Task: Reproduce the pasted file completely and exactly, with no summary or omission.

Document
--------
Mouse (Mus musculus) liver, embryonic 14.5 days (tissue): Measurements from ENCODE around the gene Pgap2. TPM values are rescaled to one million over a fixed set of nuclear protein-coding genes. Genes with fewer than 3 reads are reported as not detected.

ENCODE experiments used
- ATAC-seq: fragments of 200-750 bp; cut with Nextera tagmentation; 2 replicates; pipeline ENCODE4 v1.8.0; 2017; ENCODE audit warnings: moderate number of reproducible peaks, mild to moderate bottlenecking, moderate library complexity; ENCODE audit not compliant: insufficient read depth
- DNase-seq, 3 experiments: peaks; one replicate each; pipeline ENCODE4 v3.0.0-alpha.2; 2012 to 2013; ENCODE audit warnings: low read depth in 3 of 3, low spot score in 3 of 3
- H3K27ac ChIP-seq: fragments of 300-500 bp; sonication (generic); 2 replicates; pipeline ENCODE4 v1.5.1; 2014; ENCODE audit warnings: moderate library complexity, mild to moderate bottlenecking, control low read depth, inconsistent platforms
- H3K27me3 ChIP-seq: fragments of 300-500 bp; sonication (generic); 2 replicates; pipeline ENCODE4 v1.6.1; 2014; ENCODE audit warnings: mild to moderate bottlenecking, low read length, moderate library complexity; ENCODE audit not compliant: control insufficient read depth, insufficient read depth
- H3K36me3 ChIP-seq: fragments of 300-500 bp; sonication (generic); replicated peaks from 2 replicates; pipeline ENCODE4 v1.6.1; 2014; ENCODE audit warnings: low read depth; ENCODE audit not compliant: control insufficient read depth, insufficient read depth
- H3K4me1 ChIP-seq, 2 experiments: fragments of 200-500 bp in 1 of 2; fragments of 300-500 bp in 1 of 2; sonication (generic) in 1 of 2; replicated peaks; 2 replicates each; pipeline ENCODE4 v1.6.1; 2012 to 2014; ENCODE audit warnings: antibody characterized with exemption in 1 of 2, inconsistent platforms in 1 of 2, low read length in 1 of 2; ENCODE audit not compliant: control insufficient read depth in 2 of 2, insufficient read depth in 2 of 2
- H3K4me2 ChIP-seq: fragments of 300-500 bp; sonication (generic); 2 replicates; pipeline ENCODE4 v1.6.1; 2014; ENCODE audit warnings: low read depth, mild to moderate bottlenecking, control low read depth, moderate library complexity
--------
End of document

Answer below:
Mouse (Mus musculus) liver, embryonic 14.5 days (tissue): Measurements from ENCODE around the gene Pgap2. TPM values are rescaled to one million over a fixed set of nuclear protein-coding genes. Genes with fewer than 3 reads are reported as not detected.

ENCODE experiments used
- ATAC-seq: fragments of 200-750 bp; cut with Nextera tagmentation; 2 replicates; pipeline ENCODE4 v1.8.0; 2017; ENCODE audit warnings: moderate number of reproducible peaks, mild to moderate bottlenecking, moderate library complexity; ENCODE audit not compliant: insufficient read depth
- DNase-seq, 3 experiments: peaks; one replicate each; pipeline ENCODE4 v3.0.0-alpha.2; 2012 to 2013; ENCODE audit warnings: low read depth in 3 of 3, low spot score in 3 of 3
- H3K27ac ChIP-seq: fragments of 300-500 bp; sonication (generic); 2 replicates; pipeline ENCODE4 v1.5.1; 2014; ENCODE audit warnings: moderate library complexity, mild to moderate bottlenecking, control low read depth, inconsistent platforms
- H3K27me3 ChIP-seq: fragments of 300-500 bp; sonication (generic); 2 replicates; pipeline ENCODE4 v1.6.1; 2014; ENCODE audit warnings: mild to moderate bottlenecking, low read length, moderate library complexity; ENCODE audit not compliant: control insufficient read depth, insufficient read depth
- H3K36me3 ChIP-seq: fragments of 300-500 bp; sonication (generic); replicated peaks from 2 replicates; pipeline ENCODE4 v1.6.1; 2014; ENCODE audit warnings: low read depth; ENCODE audit not compliant: control insufficient read depth, insufficient read depth
- H3K4me1 ChIP-seq, 2 experiments: fragments of 200-500 bp in 1 of 2; fragments of 300-500 bp in 1 of 2; sonication (generic) in 1 of 2; replicated peaks; 2 replicates each; pipeline ENCODE4 v1.6.1; 2012 to 2014; ENCODE audit warnings: antibody characterized with exemption in 1 of 2, inconsistent platforms in 1 of 2, low read length in 1 of 2; ENCODE audit not compliant: control insufficient read depth in 2 of 2, insufficient read depth in 2 of 2
- H3K4me2 ChIP-seq: fragments of 300-500 bp; sonication (generic); 2 replicates; pipeline ENCODE4 v1.6.1; 2014; ENCODE audit warnings: low read depth, mild to moderate bottlenecking, control low read depth, moderate library complexity